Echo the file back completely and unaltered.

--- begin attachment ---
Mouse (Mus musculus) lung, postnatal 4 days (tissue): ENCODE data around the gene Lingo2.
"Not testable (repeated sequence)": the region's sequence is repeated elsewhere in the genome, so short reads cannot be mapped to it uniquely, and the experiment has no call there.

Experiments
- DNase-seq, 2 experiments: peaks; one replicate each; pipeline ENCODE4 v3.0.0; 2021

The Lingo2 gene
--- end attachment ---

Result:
Mouse (Mus musculus) lung, postnatal 4 days (tissue): ENCODE data around the gene Lingo2.
"Not testable (repeated sequence)": the region's sequence is repeated elsewhere in the genome, so short reads cannot be mapped to it uniquely, and the experiment has no call there.

Experiments
- DNase-seq, 2 experiments: peaks; one replicate each; pipeline ENCODE4 v3.0.0; 2021

The Lingo2 gene